Again, the game was best two-out-of-three, with the advantage alternating between contestants in the first two games. If a tiebreaker game was needed, the board was reduced to a 4×4 field, with neither contestant having an advantage. Each win was worth $100. Contestants stayed until they won ten matches or were defeated.
The Gold Run was played exactly as before, with the contestant having to connect the gold paths (left to right) within 60 seconds. Originally, a contestant played for $5,000 each time they won a match, but partway through the run a jackpot was added to the Gold Run that started at $5,000 and increased by that amount each time a champion failed to win the round. As before, $100 was awarded for each correct answer if a connection could not be made. Whenever a new champion was crowned, the Gold Run jackpot reset to $5,000.
The 1987 theme music was a stock music piece called "Run, Don't Walk" from the KPM music library, composed by British composer Richard Myhill but credited to the Music Design Group.
The Milton Bradley Company published a single home game edition in 1982. The front game play was the same as the show (with six possible board configurations to play with, although the arrangement of the hexagons was upside-down from what was used on the show). The Gold Run was also played with one of these boards, using only single-letter definitions rather than the multi-letter combinations frequently used on the television show.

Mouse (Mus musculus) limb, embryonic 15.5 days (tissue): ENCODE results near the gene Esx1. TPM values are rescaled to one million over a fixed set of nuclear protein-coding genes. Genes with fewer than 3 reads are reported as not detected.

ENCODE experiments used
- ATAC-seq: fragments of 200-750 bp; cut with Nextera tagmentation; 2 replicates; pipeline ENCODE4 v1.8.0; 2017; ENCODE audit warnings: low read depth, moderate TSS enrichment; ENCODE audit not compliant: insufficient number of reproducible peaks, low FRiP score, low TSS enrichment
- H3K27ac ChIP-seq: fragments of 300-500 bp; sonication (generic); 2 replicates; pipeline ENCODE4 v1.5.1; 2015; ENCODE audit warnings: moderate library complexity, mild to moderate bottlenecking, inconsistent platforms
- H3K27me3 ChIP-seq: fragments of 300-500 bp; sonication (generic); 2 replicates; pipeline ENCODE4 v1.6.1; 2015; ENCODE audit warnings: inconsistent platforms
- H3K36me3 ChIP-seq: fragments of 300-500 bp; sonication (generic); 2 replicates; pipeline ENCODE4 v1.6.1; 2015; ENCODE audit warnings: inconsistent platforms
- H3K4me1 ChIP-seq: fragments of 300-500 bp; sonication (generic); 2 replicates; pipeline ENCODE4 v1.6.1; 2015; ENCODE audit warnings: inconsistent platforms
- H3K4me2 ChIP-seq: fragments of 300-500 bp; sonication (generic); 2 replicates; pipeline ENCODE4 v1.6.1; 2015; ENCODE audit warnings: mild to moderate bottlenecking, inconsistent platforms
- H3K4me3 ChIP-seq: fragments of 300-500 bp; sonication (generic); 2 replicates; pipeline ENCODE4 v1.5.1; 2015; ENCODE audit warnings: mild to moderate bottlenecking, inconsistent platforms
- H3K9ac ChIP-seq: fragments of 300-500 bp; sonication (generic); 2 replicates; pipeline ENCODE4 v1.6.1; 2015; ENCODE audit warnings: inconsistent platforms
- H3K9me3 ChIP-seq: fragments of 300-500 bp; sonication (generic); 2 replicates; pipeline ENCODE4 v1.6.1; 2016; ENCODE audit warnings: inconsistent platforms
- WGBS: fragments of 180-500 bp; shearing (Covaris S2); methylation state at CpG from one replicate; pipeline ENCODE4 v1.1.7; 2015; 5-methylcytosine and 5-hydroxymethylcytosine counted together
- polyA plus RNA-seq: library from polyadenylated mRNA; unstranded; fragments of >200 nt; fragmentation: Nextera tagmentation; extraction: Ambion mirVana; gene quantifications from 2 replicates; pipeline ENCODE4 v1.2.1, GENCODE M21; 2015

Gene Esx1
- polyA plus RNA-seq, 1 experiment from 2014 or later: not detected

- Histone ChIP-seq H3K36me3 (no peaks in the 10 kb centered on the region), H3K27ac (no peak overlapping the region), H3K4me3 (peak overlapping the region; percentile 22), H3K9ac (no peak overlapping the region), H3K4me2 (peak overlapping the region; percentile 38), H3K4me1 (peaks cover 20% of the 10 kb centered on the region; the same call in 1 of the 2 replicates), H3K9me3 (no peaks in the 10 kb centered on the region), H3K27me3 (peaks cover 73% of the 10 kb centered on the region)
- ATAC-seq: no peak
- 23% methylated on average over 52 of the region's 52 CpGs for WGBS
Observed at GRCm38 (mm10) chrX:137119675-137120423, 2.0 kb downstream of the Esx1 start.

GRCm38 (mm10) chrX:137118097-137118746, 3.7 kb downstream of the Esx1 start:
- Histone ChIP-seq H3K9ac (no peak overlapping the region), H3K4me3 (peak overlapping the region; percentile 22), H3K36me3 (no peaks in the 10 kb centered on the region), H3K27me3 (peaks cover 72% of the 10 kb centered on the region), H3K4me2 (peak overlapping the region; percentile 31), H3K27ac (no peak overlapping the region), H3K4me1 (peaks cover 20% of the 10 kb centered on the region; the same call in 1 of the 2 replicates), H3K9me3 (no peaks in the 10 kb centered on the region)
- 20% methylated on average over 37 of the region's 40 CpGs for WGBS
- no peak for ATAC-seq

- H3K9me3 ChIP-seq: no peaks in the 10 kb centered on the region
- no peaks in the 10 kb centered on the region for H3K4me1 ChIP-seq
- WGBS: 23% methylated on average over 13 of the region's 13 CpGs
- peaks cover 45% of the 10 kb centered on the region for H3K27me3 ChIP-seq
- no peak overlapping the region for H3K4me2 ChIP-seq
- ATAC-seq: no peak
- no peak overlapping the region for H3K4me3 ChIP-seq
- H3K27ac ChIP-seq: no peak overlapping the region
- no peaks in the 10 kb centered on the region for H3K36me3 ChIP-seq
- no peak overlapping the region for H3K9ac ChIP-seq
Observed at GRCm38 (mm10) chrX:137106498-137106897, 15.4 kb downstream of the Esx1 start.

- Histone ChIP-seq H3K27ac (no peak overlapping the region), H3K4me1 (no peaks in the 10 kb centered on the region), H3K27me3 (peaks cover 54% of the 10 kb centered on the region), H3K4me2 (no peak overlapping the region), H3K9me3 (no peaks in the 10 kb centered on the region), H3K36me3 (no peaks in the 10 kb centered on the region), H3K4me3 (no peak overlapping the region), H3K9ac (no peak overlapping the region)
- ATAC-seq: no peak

Both versions of the series are intact, and have aired on Game Show Network at various times. Reruns were first aired on CBN (now ABC Family) in 1984, and was the first Goodson-Todman game show (along with Card Sharks) to be rerun on cable TV, pre-dating the launch of GSN 10 years later. GSN resumed airing the Cullen version on December 2, 2013.
|Country||Local Name||Host(s)||Channel||Year Aired|
|Australia||Blockbusters||Michael Pope||Seven Network||1990–93|
|France||Parcours d'enfer||Pierre Bellemare|
|Germany||Supergrips||Frank Laufenberg (1988–90)
Ingo Dubinski (1991–95)
|Israeli Educational Television||1985–94|
|Italy||Doppio Slalom||Corrado Tedeschi (1985–90)
Paolo Bonolis (1990)
|Paraguay||Blockbuster||Clari Arias and Leti Medina||Telefuturo||1999|
|Sweden||2 mot 1||Stellan Sundahl||STV||1998–99|
|Turkey||Haydi Bastir||Mim Kemal Öke||Show TV||1992–93|
|United Kingdom||Blockbusters||Bob Holness (1983-1994)
Michael Aspel (1997)
Liza Tarbuck (2000-2001)
|All New Blockbusters||Simon Mayo||Challenge||2012|
- Blockbusters (UK game show), the longer-running British version based on the U.S. show